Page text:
2021 | Schools

UPDATED: Board of Education denies two charter school applications

Concerns raised about funding, long-term financial viability

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This story was updated at 1:40 p.m. July 29, 2021, to add comments from the applicants.

The Montgomery County Board of Education voted unanimously Tuesday to deny two charter school applications.

Charter schools are tuition-free schools that are publicly funded, but privately run. There are currently no charter schools in operation in Montgomery County.

Only one charter has ever received approval from the school board, which can approve and deny applications.

One application that was denied on Tuesday came from the Washington-McLaughlin School for Boys and the Washington-McLaughlin School for Girls. The applicant proposed single-gender programs for elementary school children.

Through dividing students by gender, the applicant wanted environments more friendly for boys and girls to be more comfortable and engaged in learning.

Niki Hazel, MCPS’ associate superintendent of curriculum and instructional programs, said the district’s review panel noted the strengths in the application, such as following MCPS curriculum and procedures, and a passion for working with kids.

But the applicant did not demonstrate a viable financial plan or have a clear plan for preparing the school site and did not know the extent of repairs needed, Hazel said.

Washington-McLaughlin also did not have start-up funds to cover building repairs. The revenue for the school only factored in the projected cost per student.

Pauline Washington, the founder of Washington-McLaughlin School, told Bethesda Beat on Thursday that she will take the board’s comments into consideration and plans to reapply next year for the 2023-24 school year.

Washington owns the Washington-McLaughlin Adult Day Care Center in Takoma Park. 

The other application was for a college preparatory and vocational school for middle and high school students interested in business. It is called Mentoring by Example College & Career Academy (M.E.C.C.A.) Business Learning Institute.

The proposed charter school would have been in the Takoma Park/Silver Spring area.

Earlier in the review process, the district favored the board giving conditional approval of the charter school application for the M.E.C.C.A. Business Learning Institute.

But the board denied the request based on concerns about the stability and long-term viability of the financial funding model.

Prior to the application, the school received a $1 million start-up grant from the Maryland State Department of Education.

Board President Brenda Wolff said the board received additional information concerning the financial funding late Monday night, but did not have time for a detailed analysis of it before Tuesday’s vote.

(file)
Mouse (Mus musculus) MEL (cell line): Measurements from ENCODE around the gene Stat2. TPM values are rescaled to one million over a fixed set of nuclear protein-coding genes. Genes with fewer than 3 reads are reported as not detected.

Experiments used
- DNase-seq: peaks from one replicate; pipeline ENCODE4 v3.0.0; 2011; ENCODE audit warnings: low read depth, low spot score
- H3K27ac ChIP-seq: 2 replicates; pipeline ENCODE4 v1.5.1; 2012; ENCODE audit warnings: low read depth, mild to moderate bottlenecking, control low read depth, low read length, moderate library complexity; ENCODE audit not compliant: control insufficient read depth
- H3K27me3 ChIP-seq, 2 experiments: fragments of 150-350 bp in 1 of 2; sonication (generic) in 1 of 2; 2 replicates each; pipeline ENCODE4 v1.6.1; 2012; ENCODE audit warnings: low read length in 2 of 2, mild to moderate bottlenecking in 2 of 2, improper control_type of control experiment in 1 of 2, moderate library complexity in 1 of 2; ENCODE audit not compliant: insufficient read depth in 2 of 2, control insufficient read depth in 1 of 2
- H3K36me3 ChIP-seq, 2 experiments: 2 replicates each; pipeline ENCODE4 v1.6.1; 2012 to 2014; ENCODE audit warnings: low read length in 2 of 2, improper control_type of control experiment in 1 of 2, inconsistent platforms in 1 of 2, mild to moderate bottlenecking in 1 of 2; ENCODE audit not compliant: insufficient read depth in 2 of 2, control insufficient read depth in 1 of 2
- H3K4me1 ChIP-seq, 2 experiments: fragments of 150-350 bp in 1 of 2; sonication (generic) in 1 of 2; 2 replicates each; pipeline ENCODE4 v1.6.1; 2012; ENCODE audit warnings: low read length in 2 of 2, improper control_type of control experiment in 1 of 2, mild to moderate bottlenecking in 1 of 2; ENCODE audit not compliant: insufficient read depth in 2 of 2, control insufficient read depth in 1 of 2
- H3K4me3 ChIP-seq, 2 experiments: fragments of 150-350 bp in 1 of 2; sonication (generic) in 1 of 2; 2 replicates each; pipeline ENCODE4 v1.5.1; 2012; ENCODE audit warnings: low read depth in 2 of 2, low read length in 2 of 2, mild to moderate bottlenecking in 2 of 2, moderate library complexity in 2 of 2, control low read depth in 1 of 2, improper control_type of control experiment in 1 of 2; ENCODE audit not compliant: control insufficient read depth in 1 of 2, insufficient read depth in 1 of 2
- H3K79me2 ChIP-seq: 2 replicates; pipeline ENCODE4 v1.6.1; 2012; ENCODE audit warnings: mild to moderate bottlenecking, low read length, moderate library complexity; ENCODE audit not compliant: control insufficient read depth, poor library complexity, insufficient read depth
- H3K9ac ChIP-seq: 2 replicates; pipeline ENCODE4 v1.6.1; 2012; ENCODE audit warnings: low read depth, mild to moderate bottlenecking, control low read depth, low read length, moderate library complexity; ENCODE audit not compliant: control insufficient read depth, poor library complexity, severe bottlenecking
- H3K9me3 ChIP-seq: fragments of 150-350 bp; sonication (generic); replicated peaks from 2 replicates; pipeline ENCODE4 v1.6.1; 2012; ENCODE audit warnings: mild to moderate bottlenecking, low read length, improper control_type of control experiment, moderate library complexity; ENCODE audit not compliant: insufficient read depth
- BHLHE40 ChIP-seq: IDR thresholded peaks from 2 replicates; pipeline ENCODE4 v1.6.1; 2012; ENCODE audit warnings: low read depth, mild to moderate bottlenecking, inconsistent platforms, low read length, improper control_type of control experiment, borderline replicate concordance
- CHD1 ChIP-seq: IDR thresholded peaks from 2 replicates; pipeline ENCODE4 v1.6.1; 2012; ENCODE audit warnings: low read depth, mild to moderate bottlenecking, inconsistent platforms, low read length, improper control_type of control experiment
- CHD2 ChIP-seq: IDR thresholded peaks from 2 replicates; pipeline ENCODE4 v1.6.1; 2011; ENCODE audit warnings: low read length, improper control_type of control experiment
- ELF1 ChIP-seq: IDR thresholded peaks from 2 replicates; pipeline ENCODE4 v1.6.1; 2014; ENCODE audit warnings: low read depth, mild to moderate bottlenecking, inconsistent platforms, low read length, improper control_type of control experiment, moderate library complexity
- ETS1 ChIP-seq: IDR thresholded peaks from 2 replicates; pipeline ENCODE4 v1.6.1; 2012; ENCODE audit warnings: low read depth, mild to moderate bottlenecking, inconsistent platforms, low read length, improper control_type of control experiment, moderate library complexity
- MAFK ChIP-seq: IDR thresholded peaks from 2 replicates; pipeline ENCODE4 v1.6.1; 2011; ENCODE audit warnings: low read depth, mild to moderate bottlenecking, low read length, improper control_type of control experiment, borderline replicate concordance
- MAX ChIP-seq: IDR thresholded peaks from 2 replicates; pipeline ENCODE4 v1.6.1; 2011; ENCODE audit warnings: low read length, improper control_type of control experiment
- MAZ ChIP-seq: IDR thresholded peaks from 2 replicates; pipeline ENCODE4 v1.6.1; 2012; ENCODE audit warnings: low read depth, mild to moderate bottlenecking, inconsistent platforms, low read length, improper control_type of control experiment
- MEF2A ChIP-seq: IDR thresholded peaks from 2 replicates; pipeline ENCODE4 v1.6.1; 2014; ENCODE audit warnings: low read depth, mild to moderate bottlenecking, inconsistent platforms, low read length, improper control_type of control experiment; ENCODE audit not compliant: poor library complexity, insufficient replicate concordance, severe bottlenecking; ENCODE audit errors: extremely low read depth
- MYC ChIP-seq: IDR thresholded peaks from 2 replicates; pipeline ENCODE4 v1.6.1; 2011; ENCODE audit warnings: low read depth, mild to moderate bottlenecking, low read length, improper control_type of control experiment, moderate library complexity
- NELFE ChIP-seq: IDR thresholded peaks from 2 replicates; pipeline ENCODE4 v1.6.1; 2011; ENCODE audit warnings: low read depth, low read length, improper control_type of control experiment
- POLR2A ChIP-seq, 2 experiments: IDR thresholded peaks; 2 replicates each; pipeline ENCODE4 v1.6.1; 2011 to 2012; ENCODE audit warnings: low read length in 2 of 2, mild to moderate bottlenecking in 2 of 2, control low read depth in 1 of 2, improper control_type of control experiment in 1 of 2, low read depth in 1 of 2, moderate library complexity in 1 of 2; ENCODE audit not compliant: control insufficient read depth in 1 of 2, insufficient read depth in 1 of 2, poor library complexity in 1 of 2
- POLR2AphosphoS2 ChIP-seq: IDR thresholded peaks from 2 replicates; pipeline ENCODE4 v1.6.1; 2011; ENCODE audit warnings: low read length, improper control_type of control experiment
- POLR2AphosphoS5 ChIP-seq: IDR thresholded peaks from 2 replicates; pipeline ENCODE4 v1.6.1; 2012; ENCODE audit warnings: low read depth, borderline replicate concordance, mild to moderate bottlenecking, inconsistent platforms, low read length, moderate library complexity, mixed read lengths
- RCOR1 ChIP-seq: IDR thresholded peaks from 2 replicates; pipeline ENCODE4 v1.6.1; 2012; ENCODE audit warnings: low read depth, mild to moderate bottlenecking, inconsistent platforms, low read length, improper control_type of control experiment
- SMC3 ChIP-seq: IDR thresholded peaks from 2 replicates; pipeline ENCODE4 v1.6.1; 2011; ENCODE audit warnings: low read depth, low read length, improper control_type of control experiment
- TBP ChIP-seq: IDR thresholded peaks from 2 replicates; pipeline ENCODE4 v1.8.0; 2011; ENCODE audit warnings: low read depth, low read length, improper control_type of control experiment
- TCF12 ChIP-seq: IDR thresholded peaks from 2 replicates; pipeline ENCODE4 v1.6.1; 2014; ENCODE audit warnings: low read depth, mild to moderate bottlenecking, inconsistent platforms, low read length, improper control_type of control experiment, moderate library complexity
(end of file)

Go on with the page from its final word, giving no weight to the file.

“I know this has been a very difficult year for all of us. I’m sure the pandemic interrupted some of the momentum and planning that went into the application,” Wolff said. “But in the end, we were unable to ascertain — or at least, I’m unable to ascertain — how costs beyond those that we are providing money for [are] really going to be covered.”

Board member Karla Silvestre pointed out that MCPS already has a finance academy at Paint Branch High School, in the same area where the proposed charter would open. She wondered how well a new school would recruit students.

Board member Lynne Harris encouraged the applicant not to give up on a charter school. She said she liked that the proposal addressed problems students have brought up surrounding financial literacy education.

“I actually see a lot to like in this proposal,” Harris said. “I think it’s [a] very interesting concentration in finance starting in the sixth grade. It coincidentally builds on some student advocacy that we’ve been hearing quite a bit of over the past eight months around the need for better and more comprehensive financial literacy opportunities and educational curricula in MCPS.”

Still, the board said it did not have the information it needed to fully assess the long-term viability of the school, and whether it could open by September 2022.

“We encourage them to continue working on their vision,” Wolff said.

The M.E.C.C.A. Business Learning Institute declined to comment on the board’s decision when reached by Bethesda Beat on Thursday. 

Asked if or how the Montgomery County Board of Education decision affects  the M.E.C.C.A. Business Learning Institute’s $1 million grant, a spokeswoman for the Maryland State Department of Education said Thursday that she would check.